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WATCH: US Marines Investigated For Shouting Racial Slurs in Snapchat Videos

© AP PhotoThis is an aerial view of the five-sided Pentagon building, headquarters of the United States Department of Defense, in Arlington, Va., in 1975
This is an aerial view of the five-sided Pentagon building, headquarters of the United States Department of Defense, in Arlington, Va., in 1975 - Sputnik International
On Tuesday, Marine Corps officials confirmed that the service is investigating several Snapchat videos showing Marines yelling racial slurs.

The videos were posted to Twitter November 18 by a black activist and teacher from New Jersey with the caption, "Is this commonplace?" 

The Pentagon, headquarters of the U.S. Department of Defense - Sputnik International
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"We can confirm some of the individuals portrayed in the videos are US Marines," the III Marine Expeditionary Force wrote in a statement obtained by the Marine Corps Times.

"The actions depicted in the videos are not in keeping with the high standard of conduct to which we hold all our Marines. We will thoroughly investigate the matter and take appropriate action based on the results of the investigation," the statement adds.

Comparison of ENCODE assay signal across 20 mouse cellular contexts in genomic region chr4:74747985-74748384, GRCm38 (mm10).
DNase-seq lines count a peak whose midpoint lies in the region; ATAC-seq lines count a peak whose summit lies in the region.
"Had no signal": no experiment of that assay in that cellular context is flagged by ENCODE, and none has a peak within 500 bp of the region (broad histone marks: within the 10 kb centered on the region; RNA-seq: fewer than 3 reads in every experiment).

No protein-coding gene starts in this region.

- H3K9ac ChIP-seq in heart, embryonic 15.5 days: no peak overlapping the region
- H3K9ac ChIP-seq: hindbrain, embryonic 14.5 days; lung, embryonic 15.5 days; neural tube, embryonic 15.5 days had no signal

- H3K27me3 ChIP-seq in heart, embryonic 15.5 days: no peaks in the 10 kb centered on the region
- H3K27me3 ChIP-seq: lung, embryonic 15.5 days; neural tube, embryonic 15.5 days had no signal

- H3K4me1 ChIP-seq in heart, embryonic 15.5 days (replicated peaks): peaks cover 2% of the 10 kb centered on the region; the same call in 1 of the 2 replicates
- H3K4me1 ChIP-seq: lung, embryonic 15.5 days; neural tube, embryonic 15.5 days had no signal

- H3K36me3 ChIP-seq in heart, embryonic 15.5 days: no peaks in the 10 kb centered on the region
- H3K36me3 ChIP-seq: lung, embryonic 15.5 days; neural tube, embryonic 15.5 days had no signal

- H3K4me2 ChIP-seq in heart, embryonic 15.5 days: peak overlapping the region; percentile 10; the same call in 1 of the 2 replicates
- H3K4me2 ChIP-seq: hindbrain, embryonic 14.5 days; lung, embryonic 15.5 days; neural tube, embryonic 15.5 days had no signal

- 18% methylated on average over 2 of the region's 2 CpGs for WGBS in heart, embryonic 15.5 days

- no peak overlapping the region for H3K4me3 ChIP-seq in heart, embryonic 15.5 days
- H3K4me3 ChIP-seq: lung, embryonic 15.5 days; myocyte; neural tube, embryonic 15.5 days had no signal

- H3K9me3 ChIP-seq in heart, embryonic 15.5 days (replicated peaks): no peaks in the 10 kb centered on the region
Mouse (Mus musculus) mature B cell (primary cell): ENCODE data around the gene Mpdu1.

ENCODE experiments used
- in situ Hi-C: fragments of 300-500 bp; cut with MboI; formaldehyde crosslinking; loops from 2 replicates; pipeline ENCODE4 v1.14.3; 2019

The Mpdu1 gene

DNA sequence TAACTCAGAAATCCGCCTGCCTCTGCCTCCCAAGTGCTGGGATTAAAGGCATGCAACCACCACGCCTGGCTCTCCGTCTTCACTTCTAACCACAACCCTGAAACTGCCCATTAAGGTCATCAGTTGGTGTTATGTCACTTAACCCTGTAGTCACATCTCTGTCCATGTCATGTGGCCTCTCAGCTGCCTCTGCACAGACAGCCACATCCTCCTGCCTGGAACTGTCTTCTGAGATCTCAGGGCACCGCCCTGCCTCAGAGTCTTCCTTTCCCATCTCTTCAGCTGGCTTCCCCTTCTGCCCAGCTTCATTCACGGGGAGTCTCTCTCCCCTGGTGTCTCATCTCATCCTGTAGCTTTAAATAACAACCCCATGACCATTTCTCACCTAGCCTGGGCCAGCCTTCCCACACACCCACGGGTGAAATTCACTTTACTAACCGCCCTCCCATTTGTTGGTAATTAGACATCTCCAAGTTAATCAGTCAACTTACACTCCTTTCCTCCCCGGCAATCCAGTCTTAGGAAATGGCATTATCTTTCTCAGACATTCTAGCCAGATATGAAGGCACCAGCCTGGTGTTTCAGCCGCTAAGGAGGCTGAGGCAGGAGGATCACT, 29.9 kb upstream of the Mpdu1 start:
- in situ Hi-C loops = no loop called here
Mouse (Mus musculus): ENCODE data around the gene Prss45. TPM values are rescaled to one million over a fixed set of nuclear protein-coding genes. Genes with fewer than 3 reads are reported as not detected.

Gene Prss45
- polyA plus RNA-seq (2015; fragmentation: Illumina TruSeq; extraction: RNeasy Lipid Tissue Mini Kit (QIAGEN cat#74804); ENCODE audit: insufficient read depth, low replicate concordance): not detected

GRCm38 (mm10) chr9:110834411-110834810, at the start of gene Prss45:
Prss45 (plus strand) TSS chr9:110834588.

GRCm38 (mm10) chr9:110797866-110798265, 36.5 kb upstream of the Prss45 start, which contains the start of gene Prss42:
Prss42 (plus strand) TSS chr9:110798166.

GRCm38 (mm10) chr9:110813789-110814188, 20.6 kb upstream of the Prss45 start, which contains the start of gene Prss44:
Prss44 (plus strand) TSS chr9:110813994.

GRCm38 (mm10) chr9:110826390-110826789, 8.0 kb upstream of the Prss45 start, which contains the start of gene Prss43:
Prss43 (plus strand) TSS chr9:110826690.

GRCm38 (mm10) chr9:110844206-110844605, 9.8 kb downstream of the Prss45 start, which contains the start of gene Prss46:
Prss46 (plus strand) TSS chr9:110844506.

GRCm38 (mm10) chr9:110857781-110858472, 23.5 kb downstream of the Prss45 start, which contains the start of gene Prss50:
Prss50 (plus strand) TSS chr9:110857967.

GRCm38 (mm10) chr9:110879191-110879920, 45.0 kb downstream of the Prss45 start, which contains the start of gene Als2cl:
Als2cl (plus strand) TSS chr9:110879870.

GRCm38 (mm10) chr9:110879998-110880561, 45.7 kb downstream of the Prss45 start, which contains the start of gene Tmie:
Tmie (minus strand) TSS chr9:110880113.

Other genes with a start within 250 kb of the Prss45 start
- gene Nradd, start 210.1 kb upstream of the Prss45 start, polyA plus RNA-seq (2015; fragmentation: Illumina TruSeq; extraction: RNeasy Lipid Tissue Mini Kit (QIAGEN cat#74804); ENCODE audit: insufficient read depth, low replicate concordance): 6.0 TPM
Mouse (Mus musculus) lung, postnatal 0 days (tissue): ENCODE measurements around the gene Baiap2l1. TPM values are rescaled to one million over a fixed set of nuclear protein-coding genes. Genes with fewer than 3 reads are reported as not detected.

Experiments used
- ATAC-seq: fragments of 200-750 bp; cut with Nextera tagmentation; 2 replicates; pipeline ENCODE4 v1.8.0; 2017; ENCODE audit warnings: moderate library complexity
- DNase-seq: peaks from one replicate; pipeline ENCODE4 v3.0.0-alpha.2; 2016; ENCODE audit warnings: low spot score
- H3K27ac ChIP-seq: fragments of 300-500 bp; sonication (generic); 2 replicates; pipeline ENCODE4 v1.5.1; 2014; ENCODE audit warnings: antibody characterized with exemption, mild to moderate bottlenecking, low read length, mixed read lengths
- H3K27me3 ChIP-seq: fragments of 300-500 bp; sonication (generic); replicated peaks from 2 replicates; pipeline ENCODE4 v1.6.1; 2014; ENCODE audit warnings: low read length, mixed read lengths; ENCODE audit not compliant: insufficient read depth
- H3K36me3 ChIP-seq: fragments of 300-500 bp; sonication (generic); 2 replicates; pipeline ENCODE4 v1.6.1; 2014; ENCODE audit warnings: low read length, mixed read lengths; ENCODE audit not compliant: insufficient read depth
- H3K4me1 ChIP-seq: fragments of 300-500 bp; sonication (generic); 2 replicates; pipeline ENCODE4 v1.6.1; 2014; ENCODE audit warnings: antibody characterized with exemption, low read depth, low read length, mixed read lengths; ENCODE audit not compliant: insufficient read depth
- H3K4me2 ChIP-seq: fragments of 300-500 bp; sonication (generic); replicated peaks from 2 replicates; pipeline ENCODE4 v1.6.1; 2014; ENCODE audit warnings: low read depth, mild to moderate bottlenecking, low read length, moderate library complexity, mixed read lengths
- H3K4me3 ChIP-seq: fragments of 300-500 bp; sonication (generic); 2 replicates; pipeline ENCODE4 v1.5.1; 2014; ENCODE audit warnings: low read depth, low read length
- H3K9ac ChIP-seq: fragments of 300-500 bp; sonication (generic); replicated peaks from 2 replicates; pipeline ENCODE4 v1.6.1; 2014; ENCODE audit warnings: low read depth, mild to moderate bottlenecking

It is still unknown how many of the people pictured in the videos are US Marines and what kind of consequences they may face. Marine Corps guidelines on social media use include the admonition to "avoid offensive and inappropriate behavior" including "posting any defamatory, libelous, obscene, abusive, threatening, racially or ethnically hateful, or otherwise offensive or illegal information or material."

The Marines have been under scrutiny this past year. Top Marine officials are being investigated for posting naked photos of female Marines on a Facebook page called "Marines United."

The activity was first uncovered by War Horse, a nonprofit news organization run by Marine veteran Thomas Brennan.

"We are thankful that Thomas Brennan, a Marine veteran, notified the Marine Corps and Naval Criminal Investigative Service about what he witnessed on the 'Marines United' page," Marine Corps spokesman Capt. Ryan E. Alvis said, the Los Angeles Times reported.

"It allowed us to take immediate action to have the explicit photos taken down and to prepare to support potential victims."

Following the nude photo scandal, the Marine Corps updated its social media activity guidelines to address online sexual misconduct.

The new social media guidelines note that the old 2010 guidelines "have long prohibited sexual or other harassment, fraternization, retaliation, reprisal and hazing" and that "sexual misconduct related to indecent viewing, visual recording or broadcasting" will be punished.

The new guidelines, however, emphasize that "this type of conduct may be punishable under Article 92 of the Uniform Code of Military Justice," which requires punishment under a court martial.

In addition, the updated guidelines encourages victims to report sexual misconduct.

"Marines who believe they have been subject to inappropriate online conduct and who would like to maintain their privacy are encouraged to report the misconduct to their chaplain or a Victims Legal Counsel," the updated guidelines state.

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